Apple Inc.’s earnings were an even bigger disaster than expected thanks to a combination of a stronger US dollar, global economic malaise, and more strife at its China factories. That analysts were unable to model for each of these known factors could signal that problems will persist even after supply returns to normal.
A 5.5 percent drop in December-quarter revenue to $117.2 billion was the widest miss for the holiday period in seven years. Sales of iPhones, Macs and wearables all dipped from a year prior. As much as $7 billion may have been left on the table after a Covid-19 outbreak and harsh lockdowns at a key production site operated by Foxconn Technology Group in November led to workers storming out of the Zhengzhou factory. At the time, Bloomberg Opinion estimated the impact to be $6 billion to $7.2 billion, so the scale of the hit was largely known.
It’s worth noting that this is the seventh straight quarter of lost revenue due to supply-chain woes, with around $6 billion missed in the same quarter the previous year, according to Bloomberg Opinion estimates based on statements from the company and news reports. All told, the tally may have passed $40 billion. Such problems have now subsided, Chief Executive Officer Tim Cook told investors late Thursday in the US, without putting a value on the latest quarter of disruptions. Data was calculated based on ranges or specific data given by Apple, while 50 percent was assumed when the company stated the figure would be “significantly lower.”
Foreign exchange headwinds were also a significant contributor to the recent weakness, having a nearly 800-basis point impact, the company said. While missed sales from a lack of devices may be hard to estimate, the effect of currency swings can be modeled down to the dime. So while forex might account for the drop in revenue, it doesn’t much explain the divergence from analyst estimates.
And production woes don’t fully tell the story either. November’s worker uprising hit iPhones hard, yet sales of both Macs and wearables such as AirPods and Apple Watch also fell significantly short of estimates. IPads surpassed expectations. As if to prove the point about modeling, services revenue was in line even though it faced a 700-point forex impact.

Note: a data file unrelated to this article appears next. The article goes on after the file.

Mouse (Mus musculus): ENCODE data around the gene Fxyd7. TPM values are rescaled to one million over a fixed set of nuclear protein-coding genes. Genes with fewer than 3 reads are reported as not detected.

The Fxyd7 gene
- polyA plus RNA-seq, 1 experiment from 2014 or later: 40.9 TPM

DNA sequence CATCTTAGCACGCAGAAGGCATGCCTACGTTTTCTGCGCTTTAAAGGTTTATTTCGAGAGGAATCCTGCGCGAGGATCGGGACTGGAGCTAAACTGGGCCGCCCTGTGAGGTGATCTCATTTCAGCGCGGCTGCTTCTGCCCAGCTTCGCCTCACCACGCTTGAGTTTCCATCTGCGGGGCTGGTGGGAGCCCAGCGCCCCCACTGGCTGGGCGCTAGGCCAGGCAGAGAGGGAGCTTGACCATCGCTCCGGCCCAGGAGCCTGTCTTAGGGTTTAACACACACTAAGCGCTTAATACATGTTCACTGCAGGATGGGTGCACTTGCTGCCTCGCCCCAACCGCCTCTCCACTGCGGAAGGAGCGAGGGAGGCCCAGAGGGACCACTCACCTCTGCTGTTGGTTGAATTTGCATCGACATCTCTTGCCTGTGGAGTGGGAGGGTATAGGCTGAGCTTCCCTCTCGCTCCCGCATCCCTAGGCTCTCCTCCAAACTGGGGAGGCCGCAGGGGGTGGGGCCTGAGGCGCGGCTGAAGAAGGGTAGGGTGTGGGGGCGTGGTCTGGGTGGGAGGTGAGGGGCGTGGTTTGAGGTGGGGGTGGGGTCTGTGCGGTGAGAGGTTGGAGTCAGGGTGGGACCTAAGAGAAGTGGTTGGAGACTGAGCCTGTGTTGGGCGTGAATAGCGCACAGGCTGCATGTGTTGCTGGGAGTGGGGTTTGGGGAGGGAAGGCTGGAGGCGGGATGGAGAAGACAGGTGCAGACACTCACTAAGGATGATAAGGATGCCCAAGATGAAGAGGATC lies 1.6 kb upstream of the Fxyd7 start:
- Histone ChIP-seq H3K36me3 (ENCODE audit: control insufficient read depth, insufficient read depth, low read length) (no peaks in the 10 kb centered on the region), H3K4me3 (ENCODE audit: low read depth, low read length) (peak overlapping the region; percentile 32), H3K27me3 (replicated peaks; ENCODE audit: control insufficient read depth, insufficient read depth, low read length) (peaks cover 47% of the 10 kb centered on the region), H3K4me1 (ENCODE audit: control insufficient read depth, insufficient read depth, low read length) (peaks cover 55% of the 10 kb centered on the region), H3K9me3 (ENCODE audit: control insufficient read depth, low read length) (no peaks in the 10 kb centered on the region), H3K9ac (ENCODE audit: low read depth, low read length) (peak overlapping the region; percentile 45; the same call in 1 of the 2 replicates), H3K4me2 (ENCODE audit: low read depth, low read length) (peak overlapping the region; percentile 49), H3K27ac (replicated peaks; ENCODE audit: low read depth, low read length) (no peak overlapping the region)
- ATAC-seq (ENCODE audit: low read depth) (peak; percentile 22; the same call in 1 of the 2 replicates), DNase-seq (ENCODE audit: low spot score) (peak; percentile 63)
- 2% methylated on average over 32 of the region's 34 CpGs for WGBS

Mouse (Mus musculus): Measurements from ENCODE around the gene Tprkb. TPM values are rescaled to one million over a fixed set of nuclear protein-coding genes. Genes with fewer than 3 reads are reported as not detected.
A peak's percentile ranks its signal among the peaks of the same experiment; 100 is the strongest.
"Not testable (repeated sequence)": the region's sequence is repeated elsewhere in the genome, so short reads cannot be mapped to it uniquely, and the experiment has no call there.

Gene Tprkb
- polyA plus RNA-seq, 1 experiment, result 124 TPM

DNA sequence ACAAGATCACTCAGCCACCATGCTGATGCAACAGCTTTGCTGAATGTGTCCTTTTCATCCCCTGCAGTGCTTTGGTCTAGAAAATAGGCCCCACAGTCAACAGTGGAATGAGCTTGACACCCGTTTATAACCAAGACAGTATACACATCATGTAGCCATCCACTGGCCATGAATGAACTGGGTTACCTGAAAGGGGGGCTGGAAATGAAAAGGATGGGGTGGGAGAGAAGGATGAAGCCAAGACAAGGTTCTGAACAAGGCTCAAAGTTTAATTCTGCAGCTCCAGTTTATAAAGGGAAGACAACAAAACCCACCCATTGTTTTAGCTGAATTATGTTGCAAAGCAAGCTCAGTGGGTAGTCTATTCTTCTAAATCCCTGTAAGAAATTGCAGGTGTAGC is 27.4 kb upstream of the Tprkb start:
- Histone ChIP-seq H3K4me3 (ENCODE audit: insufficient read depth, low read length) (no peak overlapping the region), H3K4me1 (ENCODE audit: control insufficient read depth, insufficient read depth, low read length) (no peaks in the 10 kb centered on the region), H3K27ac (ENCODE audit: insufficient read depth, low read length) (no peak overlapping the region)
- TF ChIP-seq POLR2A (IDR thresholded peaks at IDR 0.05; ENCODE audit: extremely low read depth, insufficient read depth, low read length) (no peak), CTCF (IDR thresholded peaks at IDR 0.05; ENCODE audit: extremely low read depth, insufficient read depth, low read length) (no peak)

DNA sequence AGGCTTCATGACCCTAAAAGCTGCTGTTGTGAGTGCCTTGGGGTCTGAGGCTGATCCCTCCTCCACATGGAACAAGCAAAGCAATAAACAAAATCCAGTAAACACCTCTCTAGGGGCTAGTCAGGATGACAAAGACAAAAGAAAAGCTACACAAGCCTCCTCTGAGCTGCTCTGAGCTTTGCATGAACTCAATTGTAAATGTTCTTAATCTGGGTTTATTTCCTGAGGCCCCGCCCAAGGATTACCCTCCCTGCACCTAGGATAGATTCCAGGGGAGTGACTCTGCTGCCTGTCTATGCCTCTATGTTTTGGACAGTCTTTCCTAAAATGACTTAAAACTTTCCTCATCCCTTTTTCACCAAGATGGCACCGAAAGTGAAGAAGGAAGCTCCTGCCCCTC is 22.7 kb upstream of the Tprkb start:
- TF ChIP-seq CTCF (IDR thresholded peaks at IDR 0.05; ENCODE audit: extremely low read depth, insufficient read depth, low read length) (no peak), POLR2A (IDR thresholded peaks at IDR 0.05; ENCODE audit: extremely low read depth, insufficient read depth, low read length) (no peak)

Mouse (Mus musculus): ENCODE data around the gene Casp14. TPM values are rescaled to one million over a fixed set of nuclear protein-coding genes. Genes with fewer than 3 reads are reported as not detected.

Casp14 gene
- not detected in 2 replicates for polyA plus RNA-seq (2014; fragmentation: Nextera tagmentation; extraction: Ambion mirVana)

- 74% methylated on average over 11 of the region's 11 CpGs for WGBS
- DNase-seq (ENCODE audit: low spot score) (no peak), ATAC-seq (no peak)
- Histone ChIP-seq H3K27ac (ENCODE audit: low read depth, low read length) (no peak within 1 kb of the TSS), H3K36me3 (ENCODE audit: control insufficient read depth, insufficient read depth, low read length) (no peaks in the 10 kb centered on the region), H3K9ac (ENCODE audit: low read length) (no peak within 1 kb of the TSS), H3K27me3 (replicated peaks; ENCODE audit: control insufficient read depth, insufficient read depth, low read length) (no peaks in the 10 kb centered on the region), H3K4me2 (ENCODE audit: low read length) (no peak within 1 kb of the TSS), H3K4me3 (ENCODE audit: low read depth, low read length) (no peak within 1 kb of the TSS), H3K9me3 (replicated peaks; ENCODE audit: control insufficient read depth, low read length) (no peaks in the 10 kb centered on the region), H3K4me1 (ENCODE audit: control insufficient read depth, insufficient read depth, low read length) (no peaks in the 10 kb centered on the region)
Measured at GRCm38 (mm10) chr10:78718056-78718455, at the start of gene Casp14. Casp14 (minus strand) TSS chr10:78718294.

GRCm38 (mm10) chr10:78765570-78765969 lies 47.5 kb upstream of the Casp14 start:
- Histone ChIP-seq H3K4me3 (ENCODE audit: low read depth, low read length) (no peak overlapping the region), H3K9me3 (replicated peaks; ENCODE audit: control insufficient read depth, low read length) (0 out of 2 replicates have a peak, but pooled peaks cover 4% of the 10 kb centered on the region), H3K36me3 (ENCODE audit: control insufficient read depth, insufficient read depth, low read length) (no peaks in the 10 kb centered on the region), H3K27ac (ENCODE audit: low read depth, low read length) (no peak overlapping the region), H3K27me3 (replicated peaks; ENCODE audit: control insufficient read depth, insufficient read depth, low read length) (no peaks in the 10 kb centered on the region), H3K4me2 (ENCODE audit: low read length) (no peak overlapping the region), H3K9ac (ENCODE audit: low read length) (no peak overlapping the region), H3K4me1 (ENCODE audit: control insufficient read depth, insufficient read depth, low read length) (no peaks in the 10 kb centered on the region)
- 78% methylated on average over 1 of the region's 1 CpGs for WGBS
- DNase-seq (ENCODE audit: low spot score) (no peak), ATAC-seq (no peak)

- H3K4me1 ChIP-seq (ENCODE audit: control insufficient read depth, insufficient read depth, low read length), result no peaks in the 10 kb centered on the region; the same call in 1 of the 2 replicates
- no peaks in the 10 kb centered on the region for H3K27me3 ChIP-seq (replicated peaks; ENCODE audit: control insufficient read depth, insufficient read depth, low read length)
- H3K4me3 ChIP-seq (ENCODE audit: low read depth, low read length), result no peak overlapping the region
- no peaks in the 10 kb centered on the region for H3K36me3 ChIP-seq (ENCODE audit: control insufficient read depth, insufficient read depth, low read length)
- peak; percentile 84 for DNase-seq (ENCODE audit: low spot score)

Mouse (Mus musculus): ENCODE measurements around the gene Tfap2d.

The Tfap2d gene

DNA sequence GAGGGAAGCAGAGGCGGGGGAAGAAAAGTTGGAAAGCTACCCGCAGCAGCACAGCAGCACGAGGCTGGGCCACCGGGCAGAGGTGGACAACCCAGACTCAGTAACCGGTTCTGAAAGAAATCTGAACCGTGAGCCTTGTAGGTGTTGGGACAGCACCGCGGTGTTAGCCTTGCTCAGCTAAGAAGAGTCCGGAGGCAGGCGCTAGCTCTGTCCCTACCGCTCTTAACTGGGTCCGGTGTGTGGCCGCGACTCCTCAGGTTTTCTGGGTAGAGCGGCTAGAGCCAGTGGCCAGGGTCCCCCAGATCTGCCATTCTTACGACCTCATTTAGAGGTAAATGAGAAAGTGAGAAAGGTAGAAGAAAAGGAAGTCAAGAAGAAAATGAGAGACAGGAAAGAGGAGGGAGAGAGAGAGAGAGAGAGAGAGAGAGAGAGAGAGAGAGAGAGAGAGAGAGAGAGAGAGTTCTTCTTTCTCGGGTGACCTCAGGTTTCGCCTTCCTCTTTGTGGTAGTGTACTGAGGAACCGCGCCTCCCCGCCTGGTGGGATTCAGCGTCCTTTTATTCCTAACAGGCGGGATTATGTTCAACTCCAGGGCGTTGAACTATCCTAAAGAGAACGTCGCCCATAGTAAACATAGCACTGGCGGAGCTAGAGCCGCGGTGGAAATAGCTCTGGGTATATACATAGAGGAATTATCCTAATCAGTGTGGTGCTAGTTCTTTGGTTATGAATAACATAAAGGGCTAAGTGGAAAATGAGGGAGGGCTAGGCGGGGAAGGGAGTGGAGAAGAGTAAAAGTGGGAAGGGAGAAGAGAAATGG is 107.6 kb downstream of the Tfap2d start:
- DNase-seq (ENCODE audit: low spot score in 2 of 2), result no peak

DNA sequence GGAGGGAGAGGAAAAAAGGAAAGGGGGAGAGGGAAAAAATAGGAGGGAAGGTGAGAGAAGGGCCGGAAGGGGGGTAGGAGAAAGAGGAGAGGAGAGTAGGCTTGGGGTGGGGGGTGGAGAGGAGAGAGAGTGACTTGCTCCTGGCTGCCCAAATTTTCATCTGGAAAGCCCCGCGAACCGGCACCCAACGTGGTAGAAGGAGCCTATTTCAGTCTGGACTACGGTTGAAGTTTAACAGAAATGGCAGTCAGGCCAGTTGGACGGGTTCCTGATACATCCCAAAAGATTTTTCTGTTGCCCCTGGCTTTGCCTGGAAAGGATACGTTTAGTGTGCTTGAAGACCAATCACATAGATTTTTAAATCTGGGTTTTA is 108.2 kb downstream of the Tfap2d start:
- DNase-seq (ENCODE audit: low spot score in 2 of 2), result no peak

So if supply chain problems and currency fluctuations don’t explain Apple’s big miss, then there must be other factors at play. The global economy, including Russia’s war in Ukraine, are issues to consider. Although crude oil prices are back near levels seen before the Feb. 24 invasion, interest rates are higher than a year ago. While both are tracked daily, modelling their impact on consumer spending is as much art as science.
More recently, though, the big news has been massive layoffs across the tech sector as revenue and profits weaken. Google owner Alphabet Inc. posted sales that missed estimates and Amazon.com Inc. profit fell short, even though revenue surpassed expectations. Both companies, which also reported earnings Thursday, have joined Microsoft Corp. and Facebook parent Meta Platforms Inc. in slashing jobs, and that means fewer high-salaried professionals eager to shell out $1,000 on a new smartphone.
Asked about its high-priced products running head-on into the challenges of a slower economy, Cook once again reiterated the importance of the iPhone in people’s lives. “I think people are willing to really stretch to get the best they can afford in that category,” he said.
But as the economic uncertainty continues and consumer confidence weakens, that unfailing belief may itself be a stretch.
Tim Culpan is a Bloomberg Opinion columnist covering technology in Asia. Views are personal and do not represent the stand of this publication.